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On the eve before the 2016 presidential election, America is simultaneously expectant and exhausted. This election cycle has felt longer than most because of the character of the front-runners, their dirty campaigns, and the myriad of questions their candidacies have sparked. I have already voted, but I’m not here to debate that; if you know me, you know where I stand on this issue. Instead, I want to pause and step back, and consider a more foundational issue for American Christians who want to be politically informed and engaged, but who are struggling to understand the relationship between their religious beliefs and their American citizenship.

How as Christians and Americans are we to think and act as active citizens and voters in our country? I find too many Christians have a simple-minded idea of what it means to be a voting Christian in America. Many reason like this: (1) What does the Bible teach? → (2) Vote accordingly. Yet this approach is wholly inadequate, as is misunderstands both biblical application and the American political project.

Instead, one must factor in American political history, civic life, and culture. The only reason we are voting in the first place is because of how our country was founded. No one voted in the Bible; the concept would have been foreign to Jesus, Paul, James, and John. Thus, in one sense, the Bible is silent on how we should vote. How, then, are we to allow our Christian beliefs to guide us in our civic engagement? The issue basically comes down to the discipline of cultural hermeneutics (for a good, and provocative, introduction to cultural hermeneutics, see William J. Webb’s Slaves, Women & Homosexuals: Exploring the Hermeneutics of Cultural Analysis [Downers Grove, IL: IVP Academic, 2001]). Here’s a test case.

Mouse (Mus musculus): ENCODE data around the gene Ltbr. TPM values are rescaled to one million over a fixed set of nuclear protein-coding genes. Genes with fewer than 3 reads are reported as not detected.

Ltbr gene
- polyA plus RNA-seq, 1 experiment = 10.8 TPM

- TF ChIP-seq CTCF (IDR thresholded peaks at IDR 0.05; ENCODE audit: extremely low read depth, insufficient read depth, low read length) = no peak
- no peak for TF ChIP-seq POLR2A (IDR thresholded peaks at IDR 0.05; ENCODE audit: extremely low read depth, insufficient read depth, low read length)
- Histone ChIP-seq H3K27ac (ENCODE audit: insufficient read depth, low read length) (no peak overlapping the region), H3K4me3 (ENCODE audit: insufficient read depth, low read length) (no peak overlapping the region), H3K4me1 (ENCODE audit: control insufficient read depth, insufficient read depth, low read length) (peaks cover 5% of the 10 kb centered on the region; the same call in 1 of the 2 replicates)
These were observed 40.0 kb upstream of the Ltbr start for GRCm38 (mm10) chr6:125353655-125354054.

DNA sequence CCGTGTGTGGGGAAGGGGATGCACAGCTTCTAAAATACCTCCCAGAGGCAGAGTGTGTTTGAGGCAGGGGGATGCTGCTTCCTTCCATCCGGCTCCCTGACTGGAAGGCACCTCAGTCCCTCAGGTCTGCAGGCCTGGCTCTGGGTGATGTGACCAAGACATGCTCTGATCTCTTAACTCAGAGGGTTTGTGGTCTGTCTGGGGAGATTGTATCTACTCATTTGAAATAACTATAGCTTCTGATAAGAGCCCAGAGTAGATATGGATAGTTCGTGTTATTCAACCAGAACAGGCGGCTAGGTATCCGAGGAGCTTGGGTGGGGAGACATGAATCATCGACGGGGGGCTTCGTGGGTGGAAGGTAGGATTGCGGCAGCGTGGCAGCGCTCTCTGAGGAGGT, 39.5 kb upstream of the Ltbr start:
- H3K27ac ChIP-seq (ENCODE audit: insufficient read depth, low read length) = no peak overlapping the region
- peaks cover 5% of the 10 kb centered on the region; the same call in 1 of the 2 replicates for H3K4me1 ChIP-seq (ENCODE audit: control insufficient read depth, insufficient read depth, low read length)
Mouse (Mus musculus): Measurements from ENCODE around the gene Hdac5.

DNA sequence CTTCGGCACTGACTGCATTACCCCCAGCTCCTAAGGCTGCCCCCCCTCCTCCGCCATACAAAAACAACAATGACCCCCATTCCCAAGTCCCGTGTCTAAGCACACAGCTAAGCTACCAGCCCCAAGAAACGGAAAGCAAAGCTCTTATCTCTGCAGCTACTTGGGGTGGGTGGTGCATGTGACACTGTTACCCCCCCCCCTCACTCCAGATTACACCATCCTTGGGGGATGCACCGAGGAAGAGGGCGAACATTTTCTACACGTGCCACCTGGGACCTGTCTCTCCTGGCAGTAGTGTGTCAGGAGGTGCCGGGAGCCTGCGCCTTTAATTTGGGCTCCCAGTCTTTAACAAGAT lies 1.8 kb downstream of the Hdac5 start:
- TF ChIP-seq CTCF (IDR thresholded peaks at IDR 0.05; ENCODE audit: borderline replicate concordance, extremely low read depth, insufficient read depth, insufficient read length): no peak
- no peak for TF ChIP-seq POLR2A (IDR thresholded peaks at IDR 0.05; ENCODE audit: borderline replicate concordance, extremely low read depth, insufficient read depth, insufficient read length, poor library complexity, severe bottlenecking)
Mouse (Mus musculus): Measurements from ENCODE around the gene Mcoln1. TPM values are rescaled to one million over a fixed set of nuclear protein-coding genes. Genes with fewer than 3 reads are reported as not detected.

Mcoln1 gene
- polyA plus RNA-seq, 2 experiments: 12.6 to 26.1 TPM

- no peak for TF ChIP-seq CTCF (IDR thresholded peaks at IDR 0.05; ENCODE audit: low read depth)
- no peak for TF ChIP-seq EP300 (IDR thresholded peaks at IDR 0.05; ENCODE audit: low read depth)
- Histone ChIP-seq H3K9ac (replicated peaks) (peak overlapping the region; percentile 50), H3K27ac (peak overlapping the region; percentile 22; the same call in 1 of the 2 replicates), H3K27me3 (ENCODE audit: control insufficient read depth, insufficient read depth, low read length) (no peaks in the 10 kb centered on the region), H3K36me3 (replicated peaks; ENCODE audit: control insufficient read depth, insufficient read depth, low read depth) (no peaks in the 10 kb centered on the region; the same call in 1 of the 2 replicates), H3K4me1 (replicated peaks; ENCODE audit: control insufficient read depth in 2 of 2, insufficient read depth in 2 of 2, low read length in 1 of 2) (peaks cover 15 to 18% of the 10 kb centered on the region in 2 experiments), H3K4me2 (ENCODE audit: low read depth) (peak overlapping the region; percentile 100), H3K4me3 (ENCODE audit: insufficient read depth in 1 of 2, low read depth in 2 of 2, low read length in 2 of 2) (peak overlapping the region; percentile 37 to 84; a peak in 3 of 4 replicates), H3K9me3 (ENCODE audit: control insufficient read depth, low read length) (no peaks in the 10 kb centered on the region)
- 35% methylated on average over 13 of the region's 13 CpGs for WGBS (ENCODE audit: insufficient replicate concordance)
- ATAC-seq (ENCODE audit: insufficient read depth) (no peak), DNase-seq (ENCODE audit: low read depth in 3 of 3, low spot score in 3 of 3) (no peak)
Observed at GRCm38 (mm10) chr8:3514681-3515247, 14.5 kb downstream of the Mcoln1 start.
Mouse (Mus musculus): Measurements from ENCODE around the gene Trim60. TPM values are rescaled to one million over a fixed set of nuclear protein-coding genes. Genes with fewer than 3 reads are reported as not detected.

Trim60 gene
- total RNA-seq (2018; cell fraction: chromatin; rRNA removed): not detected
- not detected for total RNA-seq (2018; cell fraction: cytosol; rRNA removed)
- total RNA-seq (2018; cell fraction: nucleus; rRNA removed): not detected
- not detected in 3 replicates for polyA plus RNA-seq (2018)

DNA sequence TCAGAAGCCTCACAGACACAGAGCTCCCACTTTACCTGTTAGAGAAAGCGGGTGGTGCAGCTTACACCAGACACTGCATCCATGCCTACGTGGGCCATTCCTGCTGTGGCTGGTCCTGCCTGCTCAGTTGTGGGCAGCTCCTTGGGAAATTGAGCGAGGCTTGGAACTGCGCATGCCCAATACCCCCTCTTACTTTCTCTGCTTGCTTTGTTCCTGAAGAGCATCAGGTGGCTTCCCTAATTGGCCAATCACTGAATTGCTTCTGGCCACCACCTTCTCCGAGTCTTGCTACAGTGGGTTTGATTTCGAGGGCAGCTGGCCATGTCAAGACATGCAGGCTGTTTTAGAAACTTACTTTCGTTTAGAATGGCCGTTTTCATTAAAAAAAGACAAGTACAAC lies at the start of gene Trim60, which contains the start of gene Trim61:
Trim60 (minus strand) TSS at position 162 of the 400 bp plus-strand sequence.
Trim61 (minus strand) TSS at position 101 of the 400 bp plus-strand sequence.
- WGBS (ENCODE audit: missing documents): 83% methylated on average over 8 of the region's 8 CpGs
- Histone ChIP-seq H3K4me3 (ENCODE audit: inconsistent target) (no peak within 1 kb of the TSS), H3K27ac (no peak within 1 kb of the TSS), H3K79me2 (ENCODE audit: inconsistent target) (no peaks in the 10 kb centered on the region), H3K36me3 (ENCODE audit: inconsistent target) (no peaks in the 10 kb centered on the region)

Paying Taxes to Caesar

In Mt. 22:15-22 (Mk. 12:13-17; Lk. 20:19-26) Jesus is asked by the Pharisees and Herodians about whether it was lawful to pay taxes to Caesar. Jesus, recognizing it as a trap, sidesteps the pit and pithily (and famously) answers, “Give to Caesar the things that are Caesar’s and to God the things that are God’s.” Most Christians have taken this verse to mean that Caesar has the right to tax, and citizens must render their due taxes without grumbling or complaint. Hence the idea that American Christians must willingly pay taxes to the U. S. government. Beside the fact that we should be wary about over-exegeting this passage since it involves a response to an attempt to trap Jesus (as oppose to sermonic, discursive, or purely didactic material, i.e., Jesus isn’t circling up his disciples to give them a treatise on the relationship between the church and state), and the fact that Jesus’ answer raised an implicit anti-imperial challenge to Caesar and Rome, there’s an obvious piece missing: Who represents Caesar in the U.S. today? The President? The federal government? Congress? The ancients had little to no experience with bicameral legislatures, separation of powers, limited government, voting citizens, or an electoral college (although, they weren’t stupid: they understood the direct democracy of Athens, and the Roman Republic had a People’s Assembly, the Senate, and Consuls, that [in theory], functioned as an early sort of separation of powers). Therefore, how are we to transfer Jesus’ teaching in an imperial context where Caesar could have the first and last word on any administrative issue, to the American system which is vastly different? This is a necessary step we must take if we are to reason properly about our civic duties as American Christians.

I suggest that the appropriate parallel to Caesar today is the U.S. Constitution. In the same way that Caesar oversaw the administration and function of the Roman government (with the help of the Senate), so our Constitution is the framework that not only created our government, but guides and limits it. Thus, it would be inappropriate to reason that “paying taxes to Caesar” requires us to pay whatever taxes the President wants or Congress passes into law. The President and Congress only exist because of the Constitution, and their roles, duties, and boundaries are determined by the Constitution. This means we must first consult the text of the Constitution, and the body of constitutional jurisprudence and interpretation that has grown up around it, to determine legal tax law and thus our genuine tax-paying responsibilities. This allows us the people to hold the U.S. government in all its constituent parts accountable to a transcendent law under which everyone is equal.

Taxation According to the Constitution